Fengrain urged not to launch second appeal for anaerobic digester as councillors spring surprise debate on the issue

PUBLISHED: 17:52 06 April 2016 | UPDATED: 17:52 06 April 2016

Public Inquiry into Fengrain AD plant. Picture: Steve Williams.

Public Inquiry into Fengrain AD plant. Picture: Steve Williams.


A councillor has urged Fengrain to not appeal its second planning application for an anaerobic digester at Wimblington.

Public Inquiry into Fengrain AD plant. Picture: Steve Williams.Public Inquiry into Fengrain AD plant. Picture: Steve Williams.

Protestors celebrated when a Government inspector refused an appeal on the first application in February.

But in a meeting of Fenland’s planning committee last Wednesday (March 30) councillors heard how they are now waiting to see if Fengrain will appeal its second planning application - put in before the appeal was refused.

Councillor and protestor Dave Connor said: “It’s a visual obscenity. It’s clear in the inspector’s report that it’s an absolutely terrible application.

“From a local councillor and protestor’s point of view it would be madness to appeal a second time.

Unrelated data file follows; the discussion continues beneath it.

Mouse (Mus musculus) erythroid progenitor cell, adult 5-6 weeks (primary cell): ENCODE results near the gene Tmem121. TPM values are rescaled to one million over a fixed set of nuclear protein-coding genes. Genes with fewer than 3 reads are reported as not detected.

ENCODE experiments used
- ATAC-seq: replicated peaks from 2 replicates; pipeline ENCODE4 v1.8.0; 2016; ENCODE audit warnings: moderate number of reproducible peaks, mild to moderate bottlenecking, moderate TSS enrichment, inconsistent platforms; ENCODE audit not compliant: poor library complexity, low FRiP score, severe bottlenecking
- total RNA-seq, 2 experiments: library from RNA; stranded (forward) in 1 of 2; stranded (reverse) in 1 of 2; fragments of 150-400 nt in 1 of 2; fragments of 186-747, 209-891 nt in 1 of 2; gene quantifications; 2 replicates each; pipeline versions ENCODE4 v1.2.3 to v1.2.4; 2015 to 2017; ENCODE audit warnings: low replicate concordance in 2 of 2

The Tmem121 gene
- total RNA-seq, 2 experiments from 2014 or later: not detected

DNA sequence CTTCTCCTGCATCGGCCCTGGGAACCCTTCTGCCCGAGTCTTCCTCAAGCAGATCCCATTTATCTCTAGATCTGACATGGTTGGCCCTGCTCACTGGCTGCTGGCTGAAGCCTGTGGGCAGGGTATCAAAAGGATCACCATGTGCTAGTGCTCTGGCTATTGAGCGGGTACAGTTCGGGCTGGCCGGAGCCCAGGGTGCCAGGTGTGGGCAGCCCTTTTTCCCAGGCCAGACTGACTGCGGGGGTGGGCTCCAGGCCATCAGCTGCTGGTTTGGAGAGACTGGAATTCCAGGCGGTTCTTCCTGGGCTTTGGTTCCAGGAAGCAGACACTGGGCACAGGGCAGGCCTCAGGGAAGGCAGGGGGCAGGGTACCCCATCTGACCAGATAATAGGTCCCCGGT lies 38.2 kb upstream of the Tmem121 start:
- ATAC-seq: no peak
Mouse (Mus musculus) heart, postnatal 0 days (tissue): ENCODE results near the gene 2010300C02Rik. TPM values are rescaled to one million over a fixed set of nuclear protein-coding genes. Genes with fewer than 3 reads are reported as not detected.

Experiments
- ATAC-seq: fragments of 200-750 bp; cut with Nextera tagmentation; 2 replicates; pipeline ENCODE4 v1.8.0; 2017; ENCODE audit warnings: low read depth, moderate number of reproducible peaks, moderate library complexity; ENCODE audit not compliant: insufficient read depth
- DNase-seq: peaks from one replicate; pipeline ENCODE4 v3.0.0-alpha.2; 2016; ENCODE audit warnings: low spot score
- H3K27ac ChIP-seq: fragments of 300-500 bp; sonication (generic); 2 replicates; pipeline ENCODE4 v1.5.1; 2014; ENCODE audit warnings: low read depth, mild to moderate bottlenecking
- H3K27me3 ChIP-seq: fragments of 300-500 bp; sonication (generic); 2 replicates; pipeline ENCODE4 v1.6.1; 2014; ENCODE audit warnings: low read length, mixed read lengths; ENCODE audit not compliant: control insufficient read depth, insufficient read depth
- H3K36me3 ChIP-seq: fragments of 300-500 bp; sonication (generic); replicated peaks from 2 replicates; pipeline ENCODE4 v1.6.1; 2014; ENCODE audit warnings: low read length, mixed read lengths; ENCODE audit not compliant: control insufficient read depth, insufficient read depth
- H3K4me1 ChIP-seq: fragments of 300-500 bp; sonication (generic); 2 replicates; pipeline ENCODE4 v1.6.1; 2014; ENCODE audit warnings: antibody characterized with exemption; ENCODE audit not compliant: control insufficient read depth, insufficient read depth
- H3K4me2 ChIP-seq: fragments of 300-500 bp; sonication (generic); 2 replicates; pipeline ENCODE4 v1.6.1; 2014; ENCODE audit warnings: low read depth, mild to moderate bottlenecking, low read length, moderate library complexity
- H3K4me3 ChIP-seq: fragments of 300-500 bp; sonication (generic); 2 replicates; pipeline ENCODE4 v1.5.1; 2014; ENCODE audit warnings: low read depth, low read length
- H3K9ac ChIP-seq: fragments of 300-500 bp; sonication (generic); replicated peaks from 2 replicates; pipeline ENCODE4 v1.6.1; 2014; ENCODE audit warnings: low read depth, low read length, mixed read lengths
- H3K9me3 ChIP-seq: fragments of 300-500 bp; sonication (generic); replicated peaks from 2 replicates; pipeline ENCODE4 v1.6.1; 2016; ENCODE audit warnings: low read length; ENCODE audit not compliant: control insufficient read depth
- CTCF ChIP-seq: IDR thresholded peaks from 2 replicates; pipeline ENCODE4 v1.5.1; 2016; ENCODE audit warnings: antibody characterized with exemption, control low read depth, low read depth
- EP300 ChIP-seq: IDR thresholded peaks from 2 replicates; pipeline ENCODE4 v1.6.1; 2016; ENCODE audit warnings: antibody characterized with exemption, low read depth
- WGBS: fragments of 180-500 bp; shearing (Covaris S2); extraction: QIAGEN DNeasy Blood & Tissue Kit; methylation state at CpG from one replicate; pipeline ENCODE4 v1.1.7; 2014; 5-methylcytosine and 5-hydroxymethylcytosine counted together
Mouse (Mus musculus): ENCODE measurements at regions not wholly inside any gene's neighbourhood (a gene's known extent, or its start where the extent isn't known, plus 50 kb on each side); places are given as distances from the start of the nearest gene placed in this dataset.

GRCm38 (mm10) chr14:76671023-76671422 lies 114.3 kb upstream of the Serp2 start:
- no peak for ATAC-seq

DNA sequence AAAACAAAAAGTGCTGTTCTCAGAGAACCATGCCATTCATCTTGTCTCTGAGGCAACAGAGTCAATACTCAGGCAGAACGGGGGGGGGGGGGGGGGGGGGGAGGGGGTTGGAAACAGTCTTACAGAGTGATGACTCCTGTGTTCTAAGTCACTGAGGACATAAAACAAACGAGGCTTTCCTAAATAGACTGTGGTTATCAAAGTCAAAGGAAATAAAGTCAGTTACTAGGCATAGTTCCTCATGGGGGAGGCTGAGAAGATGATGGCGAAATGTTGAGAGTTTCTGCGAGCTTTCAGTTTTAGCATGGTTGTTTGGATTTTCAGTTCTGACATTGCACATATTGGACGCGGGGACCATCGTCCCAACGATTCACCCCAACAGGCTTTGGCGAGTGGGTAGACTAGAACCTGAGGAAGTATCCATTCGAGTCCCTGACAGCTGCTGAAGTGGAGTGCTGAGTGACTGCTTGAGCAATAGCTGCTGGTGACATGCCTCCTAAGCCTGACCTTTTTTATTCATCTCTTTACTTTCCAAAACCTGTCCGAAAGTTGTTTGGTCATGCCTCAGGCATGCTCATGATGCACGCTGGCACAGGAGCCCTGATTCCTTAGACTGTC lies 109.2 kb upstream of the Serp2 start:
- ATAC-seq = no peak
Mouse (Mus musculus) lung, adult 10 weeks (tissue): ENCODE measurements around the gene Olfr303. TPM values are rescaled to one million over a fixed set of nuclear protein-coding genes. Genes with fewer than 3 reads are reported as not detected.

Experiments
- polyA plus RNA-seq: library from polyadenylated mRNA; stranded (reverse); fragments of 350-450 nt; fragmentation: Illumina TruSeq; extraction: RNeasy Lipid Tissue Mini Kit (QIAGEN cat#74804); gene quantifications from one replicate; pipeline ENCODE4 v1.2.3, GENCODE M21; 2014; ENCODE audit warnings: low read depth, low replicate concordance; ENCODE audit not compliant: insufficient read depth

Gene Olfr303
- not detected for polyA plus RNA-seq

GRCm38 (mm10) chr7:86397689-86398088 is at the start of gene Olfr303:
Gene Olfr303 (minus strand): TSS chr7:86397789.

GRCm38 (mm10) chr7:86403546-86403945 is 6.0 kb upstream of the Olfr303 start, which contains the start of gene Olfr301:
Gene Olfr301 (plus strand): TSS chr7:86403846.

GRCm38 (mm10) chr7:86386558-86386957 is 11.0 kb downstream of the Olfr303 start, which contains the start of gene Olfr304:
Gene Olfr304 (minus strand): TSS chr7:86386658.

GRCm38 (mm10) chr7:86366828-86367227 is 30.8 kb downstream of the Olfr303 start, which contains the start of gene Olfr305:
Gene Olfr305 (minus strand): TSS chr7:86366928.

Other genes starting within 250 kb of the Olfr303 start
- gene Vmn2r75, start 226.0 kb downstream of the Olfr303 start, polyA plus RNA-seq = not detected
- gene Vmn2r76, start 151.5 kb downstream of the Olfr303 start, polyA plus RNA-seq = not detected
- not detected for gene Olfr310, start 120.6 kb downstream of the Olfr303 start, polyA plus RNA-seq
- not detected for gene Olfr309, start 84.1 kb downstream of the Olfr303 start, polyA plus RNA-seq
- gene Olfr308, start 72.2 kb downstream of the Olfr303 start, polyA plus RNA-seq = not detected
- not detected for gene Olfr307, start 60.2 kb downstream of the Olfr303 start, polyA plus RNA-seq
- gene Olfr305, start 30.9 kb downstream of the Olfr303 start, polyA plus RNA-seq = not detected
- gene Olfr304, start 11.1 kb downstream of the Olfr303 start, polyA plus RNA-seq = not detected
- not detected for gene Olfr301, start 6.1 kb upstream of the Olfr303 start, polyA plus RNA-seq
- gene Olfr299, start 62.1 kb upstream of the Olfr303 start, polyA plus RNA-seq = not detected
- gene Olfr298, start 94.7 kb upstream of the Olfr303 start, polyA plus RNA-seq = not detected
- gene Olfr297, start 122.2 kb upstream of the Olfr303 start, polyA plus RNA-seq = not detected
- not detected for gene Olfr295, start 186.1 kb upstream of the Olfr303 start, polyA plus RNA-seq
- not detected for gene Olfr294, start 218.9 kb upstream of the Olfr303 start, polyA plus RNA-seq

“Fengrain ought to respect the views of the Wimblington community and call it off full stop so people can get on with their lives.

“All the screening in the world won’t block the view of a development like that.”

Inspector Nick Palmer said the harm from such a development would outweigh the benefits.

“The improved economic position may be beneficial socially in some respects but the harms I have identified would have negative social impacts.

“Considered as a whole the proposal would not be a sustainable form of development.”

The inspector was not happy with the views should the AD plant go ahead which he said would be “visually intrusive; it would completely change the character of the byway,” he said.

He added: “The close proximity of the storage tanks, the silage clamps and the sugar beet unit, their height and bulk and industrial appearance would be particularly harmful.”

He was also concerned that the AD plant could ever be properly screened and its presence “would be harmful to the overall character of the landscape in terms of reducing the openness”.

In June, when farming cooperative Fengrain made a second bid for an anaerobic digestion plant, the company labelled protests as “scaremongering”.

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